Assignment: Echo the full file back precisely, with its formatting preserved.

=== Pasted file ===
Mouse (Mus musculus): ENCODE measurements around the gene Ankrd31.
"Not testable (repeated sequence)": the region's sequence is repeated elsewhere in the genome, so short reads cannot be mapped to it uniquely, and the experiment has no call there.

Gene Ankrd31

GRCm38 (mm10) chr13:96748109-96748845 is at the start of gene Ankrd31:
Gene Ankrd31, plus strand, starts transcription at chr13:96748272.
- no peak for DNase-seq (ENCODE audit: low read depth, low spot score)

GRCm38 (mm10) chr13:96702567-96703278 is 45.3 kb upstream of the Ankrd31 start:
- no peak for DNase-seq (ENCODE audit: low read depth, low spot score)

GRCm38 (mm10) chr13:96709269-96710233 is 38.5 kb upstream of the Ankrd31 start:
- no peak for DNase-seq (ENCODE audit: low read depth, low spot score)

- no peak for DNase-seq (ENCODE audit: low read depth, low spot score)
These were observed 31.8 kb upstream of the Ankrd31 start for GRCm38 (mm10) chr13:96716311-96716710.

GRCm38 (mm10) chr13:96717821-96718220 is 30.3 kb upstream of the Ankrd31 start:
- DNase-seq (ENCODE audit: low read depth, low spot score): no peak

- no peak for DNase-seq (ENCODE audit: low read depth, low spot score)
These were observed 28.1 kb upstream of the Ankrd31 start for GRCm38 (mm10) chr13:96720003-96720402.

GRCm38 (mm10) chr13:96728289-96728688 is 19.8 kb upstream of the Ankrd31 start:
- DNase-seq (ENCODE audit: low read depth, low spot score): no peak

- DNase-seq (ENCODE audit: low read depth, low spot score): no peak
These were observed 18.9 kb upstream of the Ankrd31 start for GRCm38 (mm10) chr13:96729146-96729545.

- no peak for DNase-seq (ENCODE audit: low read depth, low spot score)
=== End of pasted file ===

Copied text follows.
Mouse (Mus musculus): ENCODE measurements around the gene Ankrd31.
"Not testable (repeated sequence)": the region's sequence is repeated elsewhere in the genome, so short reads cannot be mapped to it uniquely, and the experiment has no call there.

Gene Ankrd31

GRCm38 (mm10) chr13:96748109-96748845 is at the start of gene Ankrd31:
Gene Ankrd31, plus strand, starts transcription at chr13:96748272.
- no peak for DNase-seq (ENCODE audit: low read depth, low spot score)

GRCm38 (mm10) chr13:96702567-96703278 is 45.3 kb upstream of the Ankrd31 start:
- no peak for DNase-seq (ENCODE audit: low read depth, low spot score)

GRCm38 (mm10) chr13:96709269-96710233 is 38.5 kb upstream of the Ankrd31 start:
- no peak for DNase-seq (ENCODE audit: low read depth, low spot score)

- no peak for DNase-seq (ENCODE audit: low read depth, low spot score)
These were observed 31.8 kb upstream of the Ankrd31 start for GRCm38 (mm10) chr13:96716311-96716710.

GRCm38 (mm10) chr13:96717821-96718220 is 30.3 kb upstream of the Ankrd31 start:
- DNase-seq (ENCODE audit: low read depth, low spot score): no peak

- no peak for DNase-seq (ENCODE audit: low read depth, low spot score)
These were observed 28.1 kb upstream of the Ankrd31 start for GRCm38 (mm10) chr13:96720003-96720402.

GRCm38 (mm10) chr13:96728289-96728688 is 19.8 kb upstream of the Ankrd31 start:
- DNase-seq (ENCODE audit: low read depth, low spot score): no peak

- DNase-seq (ENCODE audit: low read depth, low spot score): no peak
These were observed 18.9 kb upstream of the Ankrd31 start for GRCm38 (mm10) chr13:96729146-96729545.

- no peak for DNase-seq (ENCODE audit: low read depth, low spot score)